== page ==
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Hi just joined the forum, I found this thread whilst looking up solar air heating for my outside office/workshop/equipment store. The store is cold and damp and I was investigating making and using a beer can solar air heater to provide warm ducted air to the building. These are really cheap to make and when done properly actually look quite good.

However, I also want to dry the air entering the building to stop damp in the equipment stored in there. Hence researching solar dehumidifiers.

The beer can/soda can air heater (check it out on instructables) provides a free solar powered warm air flow, I was wondering if this could be fed through a silica gel bed to dry out the air entering the building?

Additionally whether a second air flow from the beer can air heater could be used to regenerate another silica gel bed. The silica gel beds could be periodically swapped over to regenerate one whilst the other is drying the inlet air.

Having read this thread I thought of possibly using a dessicant wheel such as the one posted by Daox so that the swapping over the dessicant could be automated/motorised.

Could a dessicant wheel be made to turn under gravity? The wetter side would be heavier and therefore, if the unit was angled correctly turn the wheel under its own weight, with the lighter drier side gradually moving up as it dried.

Ross
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Old 11-13-13, 01:03 PM   #27
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Quote:
Originally Posted by Ross D View Post
Could a dessicant wheel be made to turn under gravity? The wetter side would be heavier and therefore, if the unit was angled correctly turn the wheel under its own weight, with the lighter drier side gradually moving up as it dried.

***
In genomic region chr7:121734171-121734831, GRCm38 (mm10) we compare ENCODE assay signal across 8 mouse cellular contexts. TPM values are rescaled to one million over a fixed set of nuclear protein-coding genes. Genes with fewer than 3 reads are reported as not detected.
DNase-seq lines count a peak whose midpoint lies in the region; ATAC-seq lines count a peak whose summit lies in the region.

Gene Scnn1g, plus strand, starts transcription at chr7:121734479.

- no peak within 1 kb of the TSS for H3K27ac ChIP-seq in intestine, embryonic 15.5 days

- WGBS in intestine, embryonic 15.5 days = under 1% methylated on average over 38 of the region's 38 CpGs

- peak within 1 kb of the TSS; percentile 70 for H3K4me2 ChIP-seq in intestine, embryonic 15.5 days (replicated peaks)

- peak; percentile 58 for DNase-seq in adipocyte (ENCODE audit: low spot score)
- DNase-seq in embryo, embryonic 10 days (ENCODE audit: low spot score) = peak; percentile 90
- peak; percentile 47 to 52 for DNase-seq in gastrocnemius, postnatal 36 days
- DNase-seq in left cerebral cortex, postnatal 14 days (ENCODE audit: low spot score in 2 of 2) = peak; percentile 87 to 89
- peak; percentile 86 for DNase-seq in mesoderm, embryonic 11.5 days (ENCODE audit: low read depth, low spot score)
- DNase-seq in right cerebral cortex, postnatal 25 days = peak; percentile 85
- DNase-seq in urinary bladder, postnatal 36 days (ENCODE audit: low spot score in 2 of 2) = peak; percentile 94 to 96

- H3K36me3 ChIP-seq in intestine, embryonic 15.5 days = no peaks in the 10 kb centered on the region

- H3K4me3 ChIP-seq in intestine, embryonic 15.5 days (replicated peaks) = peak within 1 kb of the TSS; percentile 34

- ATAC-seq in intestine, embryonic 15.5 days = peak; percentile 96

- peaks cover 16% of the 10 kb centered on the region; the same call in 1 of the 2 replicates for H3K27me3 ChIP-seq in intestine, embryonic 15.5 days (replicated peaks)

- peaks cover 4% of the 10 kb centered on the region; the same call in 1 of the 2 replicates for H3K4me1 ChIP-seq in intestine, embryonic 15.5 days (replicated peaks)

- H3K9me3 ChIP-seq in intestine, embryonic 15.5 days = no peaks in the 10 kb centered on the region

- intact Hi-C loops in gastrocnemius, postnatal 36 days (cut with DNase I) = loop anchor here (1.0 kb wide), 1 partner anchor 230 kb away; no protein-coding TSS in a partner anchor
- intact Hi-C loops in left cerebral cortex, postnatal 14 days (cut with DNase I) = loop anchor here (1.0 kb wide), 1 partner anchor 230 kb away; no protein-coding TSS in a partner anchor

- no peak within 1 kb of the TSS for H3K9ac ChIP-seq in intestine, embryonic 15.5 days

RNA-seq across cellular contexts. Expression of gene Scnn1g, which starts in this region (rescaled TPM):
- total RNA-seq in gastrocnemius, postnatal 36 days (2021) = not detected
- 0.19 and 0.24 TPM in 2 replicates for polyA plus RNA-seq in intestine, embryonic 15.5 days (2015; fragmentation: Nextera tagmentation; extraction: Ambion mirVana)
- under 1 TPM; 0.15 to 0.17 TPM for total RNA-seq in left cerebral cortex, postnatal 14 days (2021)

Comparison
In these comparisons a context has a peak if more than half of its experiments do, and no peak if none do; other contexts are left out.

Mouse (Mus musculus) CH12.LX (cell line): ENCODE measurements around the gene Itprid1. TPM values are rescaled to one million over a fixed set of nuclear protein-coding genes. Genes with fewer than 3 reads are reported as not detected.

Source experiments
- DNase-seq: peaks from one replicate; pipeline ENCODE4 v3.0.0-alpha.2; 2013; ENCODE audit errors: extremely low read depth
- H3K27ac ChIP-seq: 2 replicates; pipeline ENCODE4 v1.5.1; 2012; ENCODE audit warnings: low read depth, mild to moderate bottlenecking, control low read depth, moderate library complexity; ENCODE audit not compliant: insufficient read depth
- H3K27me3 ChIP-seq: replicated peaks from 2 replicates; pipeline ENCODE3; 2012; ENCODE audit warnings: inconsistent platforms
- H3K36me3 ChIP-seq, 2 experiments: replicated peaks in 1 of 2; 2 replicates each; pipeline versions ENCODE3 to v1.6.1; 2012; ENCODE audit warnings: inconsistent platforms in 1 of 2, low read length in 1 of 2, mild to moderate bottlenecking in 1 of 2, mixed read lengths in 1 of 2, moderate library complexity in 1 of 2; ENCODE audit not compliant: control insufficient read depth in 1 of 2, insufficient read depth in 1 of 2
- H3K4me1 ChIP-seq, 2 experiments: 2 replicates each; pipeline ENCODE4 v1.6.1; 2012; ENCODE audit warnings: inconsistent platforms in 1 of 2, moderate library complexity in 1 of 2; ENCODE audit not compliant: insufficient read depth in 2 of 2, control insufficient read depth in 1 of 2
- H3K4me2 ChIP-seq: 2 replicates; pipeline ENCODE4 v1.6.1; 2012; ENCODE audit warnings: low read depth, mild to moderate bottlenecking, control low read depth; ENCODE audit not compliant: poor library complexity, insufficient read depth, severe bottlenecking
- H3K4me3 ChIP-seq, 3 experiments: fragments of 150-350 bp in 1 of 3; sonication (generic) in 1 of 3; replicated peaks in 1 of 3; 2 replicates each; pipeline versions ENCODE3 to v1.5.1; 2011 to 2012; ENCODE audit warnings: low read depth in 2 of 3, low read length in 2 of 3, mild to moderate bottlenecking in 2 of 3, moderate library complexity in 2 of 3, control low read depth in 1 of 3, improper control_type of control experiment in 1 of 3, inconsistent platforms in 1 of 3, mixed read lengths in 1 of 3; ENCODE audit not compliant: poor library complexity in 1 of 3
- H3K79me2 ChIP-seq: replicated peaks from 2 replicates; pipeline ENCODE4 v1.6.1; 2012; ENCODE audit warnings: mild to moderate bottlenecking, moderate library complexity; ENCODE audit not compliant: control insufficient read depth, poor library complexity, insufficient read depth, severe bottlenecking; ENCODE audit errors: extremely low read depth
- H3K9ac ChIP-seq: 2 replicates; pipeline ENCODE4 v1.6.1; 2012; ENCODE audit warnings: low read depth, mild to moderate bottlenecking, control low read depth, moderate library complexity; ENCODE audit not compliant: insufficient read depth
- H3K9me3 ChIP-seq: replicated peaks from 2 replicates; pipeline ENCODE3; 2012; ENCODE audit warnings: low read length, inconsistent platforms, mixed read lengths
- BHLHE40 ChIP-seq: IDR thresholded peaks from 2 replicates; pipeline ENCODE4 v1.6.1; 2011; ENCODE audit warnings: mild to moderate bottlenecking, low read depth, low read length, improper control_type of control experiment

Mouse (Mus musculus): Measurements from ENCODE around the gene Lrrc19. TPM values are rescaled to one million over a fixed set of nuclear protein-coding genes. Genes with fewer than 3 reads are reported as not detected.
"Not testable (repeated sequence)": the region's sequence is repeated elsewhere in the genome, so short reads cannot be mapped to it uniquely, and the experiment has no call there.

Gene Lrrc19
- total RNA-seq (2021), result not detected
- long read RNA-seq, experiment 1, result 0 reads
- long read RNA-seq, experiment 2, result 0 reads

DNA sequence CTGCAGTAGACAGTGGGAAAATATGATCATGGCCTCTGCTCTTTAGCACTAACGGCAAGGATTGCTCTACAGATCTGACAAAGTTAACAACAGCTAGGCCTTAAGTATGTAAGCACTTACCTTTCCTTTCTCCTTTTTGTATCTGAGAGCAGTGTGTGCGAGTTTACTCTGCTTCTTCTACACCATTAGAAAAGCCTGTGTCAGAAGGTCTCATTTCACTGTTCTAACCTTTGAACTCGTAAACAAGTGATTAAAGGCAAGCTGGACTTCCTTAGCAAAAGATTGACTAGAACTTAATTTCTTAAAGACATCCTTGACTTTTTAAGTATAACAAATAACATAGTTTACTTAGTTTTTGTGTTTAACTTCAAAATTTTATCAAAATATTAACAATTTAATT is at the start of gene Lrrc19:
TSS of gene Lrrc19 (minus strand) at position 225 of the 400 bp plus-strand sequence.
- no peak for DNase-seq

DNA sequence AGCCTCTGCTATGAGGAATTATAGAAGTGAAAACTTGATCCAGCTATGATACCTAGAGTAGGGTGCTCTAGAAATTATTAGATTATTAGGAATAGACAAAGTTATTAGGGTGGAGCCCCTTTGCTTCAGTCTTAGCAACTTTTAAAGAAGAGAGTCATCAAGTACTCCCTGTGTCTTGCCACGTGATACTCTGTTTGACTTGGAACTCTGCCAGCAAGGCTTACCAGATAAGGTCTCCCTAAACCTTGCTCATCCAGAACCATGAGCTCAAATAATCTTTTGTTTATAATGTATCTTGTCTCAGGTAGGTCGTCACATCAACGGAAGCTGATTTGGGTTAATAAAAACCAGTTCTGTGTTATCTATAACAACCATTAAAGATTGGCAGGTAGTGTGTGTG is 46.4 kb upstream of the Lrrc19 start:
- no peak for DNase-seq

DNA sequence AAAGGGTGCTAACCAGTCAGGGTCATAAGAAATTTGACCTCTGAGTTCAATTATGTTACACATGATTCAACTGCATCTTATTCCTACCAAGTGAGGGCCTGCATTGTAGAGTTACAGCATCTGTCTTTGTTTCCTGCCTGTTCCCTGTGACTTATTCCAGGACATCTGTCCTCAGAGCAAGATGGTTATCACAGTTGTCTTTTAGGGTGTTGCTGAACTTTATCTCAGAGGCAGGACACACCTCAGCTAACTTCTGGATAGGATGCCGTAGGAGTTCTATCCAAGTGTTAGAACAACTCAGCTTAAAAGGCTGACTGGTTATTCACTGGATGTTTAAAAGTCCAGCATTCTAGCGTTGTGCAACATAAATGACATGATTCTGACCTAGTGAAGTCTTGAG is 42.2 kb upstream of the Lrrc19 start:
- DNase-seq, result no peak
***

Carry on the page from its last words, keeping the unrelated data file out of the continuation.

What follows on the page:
This would be very easy to test. You wouldn't even need a whole wheel, just a simple balance, and silica gel. Try it out and let us know what you have learned.

* * *

But back to the de-humidify question, I haven't been following this thread, but...

Whenever you heat air, the amount of moisture it contains remains the same, but at the same time, the relative humidity (AKA: "RH") gets smaller. This is because warm air can hold more moisture than cold air.

So, no matter what the relative humidity of the outside air is, when you heat it, the new RH will be lower, and thus capable of holding more moisture.

On sunny days, if you continuously brought in cold air from the outside, heated it, circulated it around your space, and then dumped it outside, you would de-humidify your space. If you got some cheapo PV panel (I think there actually is such a thing now) and used it to power your beer can heater fan, your system would only run on sunny days.